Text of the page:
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  • Writer's pictureKidney Foundation of WNY

Particulate Matter Air Pollution Can Be Dangerous for People with Kidney Disease


Size comparisons for PM particles. Source: https://www.epa.gov/pm-pollution/particulate-matter-pm-basics

Poor air quality, such as the type now affecting Western New York, is a cause for concern for people with existing health conditions (1) including kidney disease. Wildfires burning in the Quebec, Canada are creating hazy skies and reducing air quality in much of New York State (2).


Fine particulate matter from the fires are small enough to get into the lungs and bloodstream, causing health issues. These fine particles are classified as PM2.5, as they are 2.5 microns in diameter or smaller. The New York State Department of Health recommends that people limit strenuous outdoor activity to reduce the risk of adverse health effects (3).


The Centers for Disease Control recommend that all people take steps to limit the amount of air they breathe in when particle pollution is high, such as:

  • Think about spending more time indoors, where particle pollution levels are usually lower.

  • Choose easier outdoor activities (like walking instead of running) so you don’t breathe as hard.

  • Avoid busy roads and highways where particulate matter is usually worse because of emissions from cars and trucks (4).

“Exposure can cause short-term health effects such as irritation to the eyes, nose, and throat, coughing, sneezing, runny nose, and shortness of breath,” according to the New York State Department of Health, which issued an Air Quality Health Advisory for June 7. “Exposure to elevated levels of fine particulate matter can also worsen medical conditions such as asthma and heart disease. People with heart or breathing problems, and children and the elderly may be particularly sensitive to PM2.5.” (3)


If you have heart disease or other cardiac conditions, breathing in particle pollution can cause serious problems like a heart attack, according to the Erie County Department of Health. Symptoms can include chest pain or tightness, fast heartbeat, feeling out of breath and being more tired than usual. If you have any of these signs, contact your doctor. Be sure to let your doctor know if the symptoms get worse or last longer than usual (1).


The Erie County Department of Health also provided advice for people concerned about indoor air quality, "Consider air filters and use as directed. When the outdoor air is smoky and pollutant levels are high, do not rely on ventilation to bring outdoor air indoors. Close up windows and doors. Close fireplace dampers. Turn off ventilation systems" (1).


Several health studies indicate that short term exposure to high levels of air pollution, including PM2.5, are linked to higher emergency department visits and hospitalizations among people with kidney disease (5). Recent research in China found a significant association between short-term exposure to fine particulate matter air pollution and the risk of death from kidney disease (6).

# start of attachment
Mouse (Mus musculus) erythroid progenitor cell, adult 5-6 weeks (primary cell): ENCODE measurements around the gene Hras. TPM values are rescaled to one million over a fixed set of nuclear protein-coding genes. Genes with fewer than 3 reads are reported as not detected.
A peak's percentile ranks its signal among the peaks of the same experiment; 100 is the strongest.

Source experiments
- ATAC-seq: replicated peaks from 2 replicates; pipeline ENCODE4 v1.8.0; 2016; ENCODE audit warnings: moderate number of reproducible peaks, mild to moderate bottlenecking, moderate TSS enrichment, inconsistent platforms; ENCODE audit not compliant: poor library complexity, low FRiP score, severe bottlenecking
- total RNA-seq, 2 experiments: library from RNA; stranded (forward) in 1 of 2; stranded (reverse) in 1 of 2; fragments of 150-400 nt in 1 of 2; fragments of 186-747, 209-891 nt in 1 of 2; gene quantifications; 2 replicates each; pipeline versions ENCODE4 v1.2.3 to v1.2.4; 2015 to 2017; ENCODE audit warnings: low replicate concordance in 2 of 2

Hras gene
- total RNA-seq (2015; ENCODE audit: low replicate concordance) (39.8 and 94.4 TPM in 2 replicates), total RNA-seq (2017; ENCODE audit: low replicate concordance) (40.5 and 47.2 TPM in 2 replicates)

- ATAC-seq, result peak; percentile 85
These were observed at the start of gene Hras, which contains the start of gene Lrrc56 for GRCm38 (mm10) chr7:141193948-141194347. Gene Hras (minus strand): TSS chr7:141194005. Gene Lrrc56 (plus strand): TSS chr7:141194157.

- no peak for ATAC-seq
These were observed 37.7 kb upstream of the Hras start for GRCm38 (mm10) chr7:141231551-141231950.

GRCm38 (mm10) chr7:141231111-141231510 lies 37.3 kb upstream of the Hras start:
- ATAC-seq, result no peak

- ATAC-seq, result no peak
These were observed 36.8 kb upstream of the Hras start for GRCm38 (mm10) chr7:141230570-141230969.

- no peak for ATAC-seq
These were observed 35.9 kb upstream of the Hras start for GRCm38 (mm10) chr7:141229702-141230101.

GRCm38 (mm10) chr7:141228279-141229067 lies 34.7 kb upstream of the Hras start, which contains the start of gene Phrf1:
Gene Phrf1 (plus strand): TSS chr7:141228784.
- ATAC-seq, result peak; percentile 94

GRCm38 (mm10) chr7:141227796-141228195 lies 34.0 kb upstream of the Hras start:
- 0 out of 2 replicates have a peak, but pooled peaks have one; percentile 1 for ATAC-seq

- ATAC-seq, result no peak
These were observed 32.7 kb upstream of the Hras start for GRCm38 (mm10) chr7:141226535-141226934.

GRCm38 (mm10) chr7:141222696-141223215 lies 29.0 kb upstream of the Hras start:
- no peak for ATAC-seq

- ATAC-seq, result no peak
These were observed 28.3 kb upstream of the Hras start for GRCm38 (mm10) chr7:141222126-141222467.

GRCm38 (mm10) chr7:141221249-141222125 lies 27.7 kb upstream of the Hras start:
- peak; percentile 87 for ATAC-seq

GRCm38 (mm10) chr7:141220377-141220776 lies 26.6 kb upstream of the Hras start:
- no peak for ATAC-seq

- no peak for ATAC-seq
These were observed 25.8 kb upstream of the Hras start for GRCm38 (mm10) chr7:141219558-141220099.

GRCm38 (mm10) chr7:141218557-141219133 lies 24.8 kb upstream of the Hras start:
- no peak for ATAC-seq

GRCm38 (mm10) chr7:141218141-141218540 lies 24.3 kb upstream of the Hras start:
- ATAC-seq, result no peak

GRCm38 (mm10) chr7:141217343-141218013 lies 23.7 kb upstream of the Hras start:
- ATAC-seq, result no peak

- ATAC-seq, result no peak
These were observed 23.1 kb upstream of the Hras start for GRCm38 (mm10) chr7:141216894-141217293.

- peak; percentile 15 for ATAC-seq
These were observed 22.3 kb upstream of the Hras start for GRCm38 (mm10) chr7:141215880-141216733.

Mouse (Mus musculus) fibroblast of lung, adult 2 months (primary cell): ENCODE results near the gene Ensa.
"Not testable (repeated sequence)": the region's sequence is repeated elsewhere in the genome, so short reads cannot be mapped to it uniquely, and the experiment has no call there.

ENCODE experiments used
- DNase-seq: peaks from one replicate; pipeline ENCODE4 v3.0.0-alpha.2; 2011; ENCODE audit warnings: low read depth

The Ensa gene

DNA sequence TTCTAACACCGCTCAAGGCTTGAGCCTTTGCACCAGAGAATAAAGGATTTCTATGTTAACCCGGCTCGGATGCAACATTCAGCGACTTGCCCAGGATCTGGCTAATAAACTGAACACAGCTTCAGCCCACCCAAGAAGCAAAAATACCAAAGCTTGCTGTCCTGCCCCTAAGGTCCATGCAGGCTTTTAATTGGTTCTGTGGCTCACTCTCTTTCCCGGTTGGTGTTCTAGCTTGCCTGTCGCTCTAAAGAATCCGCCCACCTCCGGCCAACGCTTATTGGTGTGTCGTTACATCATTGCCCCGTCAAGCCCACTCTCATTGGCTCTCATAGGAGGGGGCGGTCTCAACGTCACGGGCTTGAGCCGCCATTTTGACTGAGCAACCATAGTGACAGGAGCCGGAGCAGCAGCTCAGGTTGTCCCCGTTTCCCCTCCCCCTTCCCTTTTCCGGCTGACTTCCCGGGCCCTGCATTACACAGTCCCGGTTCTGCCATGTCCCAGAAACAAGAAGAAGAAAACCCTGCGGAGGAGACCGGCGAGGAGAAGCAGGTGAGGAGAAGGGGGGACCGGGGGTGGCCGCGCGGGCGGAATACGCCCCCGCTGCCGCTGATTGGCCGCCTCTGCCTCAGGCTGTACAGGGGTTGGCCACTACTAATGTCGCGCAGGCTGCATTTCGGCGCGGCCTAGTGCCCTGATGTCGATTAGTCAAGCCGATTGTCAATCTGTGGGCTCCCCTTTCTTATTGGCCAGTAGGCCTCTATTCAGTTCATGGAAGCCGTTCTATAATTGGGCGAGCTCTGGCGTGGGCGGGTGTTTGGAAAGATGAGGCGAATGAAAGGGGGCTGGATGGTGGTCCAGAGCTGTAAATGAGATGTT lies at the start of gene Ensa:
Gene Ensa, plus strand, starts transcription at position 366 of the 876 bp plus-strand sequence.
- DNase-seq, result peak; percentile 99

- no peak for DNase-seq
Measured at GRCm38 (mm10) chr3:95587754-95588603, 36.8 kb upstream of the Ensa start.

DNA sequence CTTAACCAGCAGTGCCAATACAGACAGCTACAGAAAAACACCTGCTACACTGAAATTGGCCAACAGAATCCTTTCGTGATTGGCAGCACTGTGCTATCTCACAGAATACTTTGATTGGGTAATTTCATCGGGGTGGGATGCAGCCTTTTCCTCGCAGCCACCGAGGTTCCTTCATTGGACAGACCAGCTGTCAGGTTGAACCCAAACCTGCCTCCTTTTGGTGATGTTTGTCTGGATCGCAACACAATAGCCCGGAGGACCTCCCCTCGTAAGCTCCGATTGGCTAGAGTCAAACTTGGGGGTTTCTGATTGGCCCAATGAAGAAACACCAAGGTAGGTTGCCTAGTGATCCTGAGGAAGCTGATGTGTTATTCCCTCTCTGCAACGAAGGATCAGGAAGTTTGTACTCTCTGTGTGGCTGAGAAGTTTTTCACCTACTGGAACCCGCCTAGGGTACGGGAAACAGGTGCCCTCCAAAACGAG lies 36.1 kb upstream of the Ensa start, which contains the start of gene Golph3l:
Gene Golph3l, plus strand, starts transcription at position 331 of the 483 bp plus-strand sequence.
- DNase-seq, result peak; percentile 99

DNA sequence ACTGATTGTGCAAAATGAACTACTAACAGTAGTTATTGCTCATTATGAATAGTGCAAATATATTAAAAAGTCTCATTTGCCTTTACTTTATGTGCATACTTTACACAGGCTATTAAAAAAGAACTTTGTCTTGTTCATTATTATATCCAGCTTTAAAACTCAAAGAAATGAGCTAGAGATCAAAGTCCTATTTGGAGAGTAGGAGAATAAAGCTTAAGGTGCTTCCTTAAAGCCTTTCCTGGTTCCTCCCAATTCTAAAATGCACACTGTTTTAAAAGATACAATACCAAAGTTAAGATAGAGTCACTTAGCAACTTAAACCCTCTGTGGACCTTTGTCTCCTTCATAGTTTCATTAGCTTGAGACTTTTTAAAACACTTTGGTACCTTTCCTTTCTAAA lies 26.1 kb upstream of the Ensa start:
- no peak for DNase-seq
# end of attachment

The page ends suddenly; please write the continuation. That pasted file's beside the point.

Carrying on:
Numerous studies have also linked long-term exposure to high ambient PM2.5 to the development of chronic kidney disease (7,8).


Air Quality Index (AQI) forecasts for the regions of New York State are online at https://www.dec.ny.gov/cfmx/extapps/aqi/aqi_forecast.cfm. Information for areas across the U.S. is available at https://www.airnow.gov/.


Citations:


1. Smoke from Canadian wildfires reduces regional air quality; may cause adverse health effects. Erie County Department of Health. (2023, June 7). https://www3.erie.gov/health/press/smoke-canadian-wildfires-reduces-regional-air-quality-may-cause-adverse-health-effects


2. Governor Hochul Updates New Yorkers on Canadian Wildfires Impacting State's Air Quality (2023, June 6) https://www.governor.ny.gov/news/governor-hochul-updates-new-yorkers-canadian-wildfires-impacting-states-air-quality


3. Air Quality Health Advisory Issued for Long Island, New York City Metro, Eastern Lake Ontario, Central New York and Western New York. New York State Department of Environmental Conservation. (2023, June 7). https://www.dec.ny.gov/press/127831.html


4. Particle Pollution. Centers for Disease Control. (2023, February 16) https://www.cdc.gov/air/particulate_matter.html


5. Bi, Jianzhao; Barry, Vaughn; Weil, Ethel J.; Chang, Howard H.; Ebelt, Stefanie. Short-term exposure to fine particulate air pollution and emergency department visits for kidney diseases in the Atlanta metropolitan area. Environmental Epidemiology 5(4):p e164, August 2021. | DOI: 10.1097/EE9.0000000000000164


6. Cai, M., Wei, J., Zhang, S. et al. Short-term air pollution exposure associated with death from kidney diseases: a nationwide time-stratified case-crossover study in China from 2015 to 2019. BMC Med 21, 32 (2023). https://doi.org/10.1186/s12916-023-02734-9


7. Li, Guoxing; Huang, Jing; Wang, Jinwei; Zhao, Minghui; Liu, Yang; Guo, Xinbiao; Wu, Shaowei; Zhang, Luxia. Long-Term Exposure to Ambient PM2.5 and Increased Risk of CKD Prevalence in China. JASN 32(2):p 448-458, February 2021. | DOI: 10.1681/ASN.2020040517


8. Al-Aly Z, Bowe B. Air Pollution and Kidney Disease. Clin J Am Soc Nephrol. 2020;15(3):301-303. doi:10.2215/CJN.16031219

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